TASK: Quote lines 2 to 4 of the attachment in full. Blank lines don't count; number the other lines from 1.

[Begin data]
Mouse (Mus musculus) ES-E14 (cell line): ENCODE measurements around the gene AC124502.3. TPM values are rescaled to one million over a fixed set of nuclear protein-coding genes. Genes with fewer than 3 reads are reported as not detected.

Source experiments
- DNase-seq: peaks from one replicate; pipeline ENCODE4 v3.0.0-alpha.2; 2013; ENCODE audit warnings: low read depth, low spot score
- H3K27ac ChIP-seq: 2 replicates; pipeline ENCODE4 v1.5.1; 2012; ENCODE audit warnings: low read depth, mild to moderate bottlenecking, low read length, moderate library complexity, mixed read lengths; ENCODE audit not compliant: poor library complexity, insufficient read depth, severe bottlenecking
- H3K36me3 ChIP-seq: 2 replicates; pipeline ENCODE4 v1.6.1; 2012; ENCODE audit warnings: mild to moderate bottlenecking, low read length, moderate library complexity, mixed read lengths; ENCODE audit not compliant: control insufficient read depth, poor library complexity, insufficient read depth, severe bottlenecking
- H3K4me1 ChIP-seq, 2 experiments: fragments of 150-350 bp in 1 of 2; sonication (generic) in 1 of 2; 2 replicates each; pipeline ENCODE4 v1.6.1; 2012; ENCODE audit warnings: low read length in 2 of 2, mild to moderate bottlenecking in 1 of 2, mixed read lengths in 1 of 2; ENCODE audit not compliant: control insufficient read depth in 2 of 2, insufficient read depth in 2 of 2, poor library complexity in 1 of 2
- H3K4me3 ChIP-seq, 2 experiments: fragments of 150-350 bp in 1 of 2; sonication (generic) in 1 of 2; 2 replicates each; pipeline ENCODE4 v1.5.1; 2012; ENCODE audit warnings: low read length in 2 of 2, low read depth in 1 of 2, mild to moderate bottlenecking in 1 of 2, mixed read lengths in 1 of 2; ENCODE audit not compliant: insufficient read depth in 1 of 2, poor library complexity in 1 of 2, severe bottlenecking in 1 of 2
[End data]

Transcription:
Source experiments
- DNase-seq: peaks from one replicate; pipeline ENCODE4 v3.0.0-alpha.2; 2013; ENCODE audit warnings: low read depth, low spot score
- H3K27ac ChIP-seq: 2 replicates; pipeline ENCODE4 v1.5.1; 2012; ENCODE audit warnings: low read depth, mild to moderate bottlenecking, low read length, moderate library complexity, mixed read lengths; ENCODE audit not compliant: poor library complexity, insufficient read depth, severe bottlenecking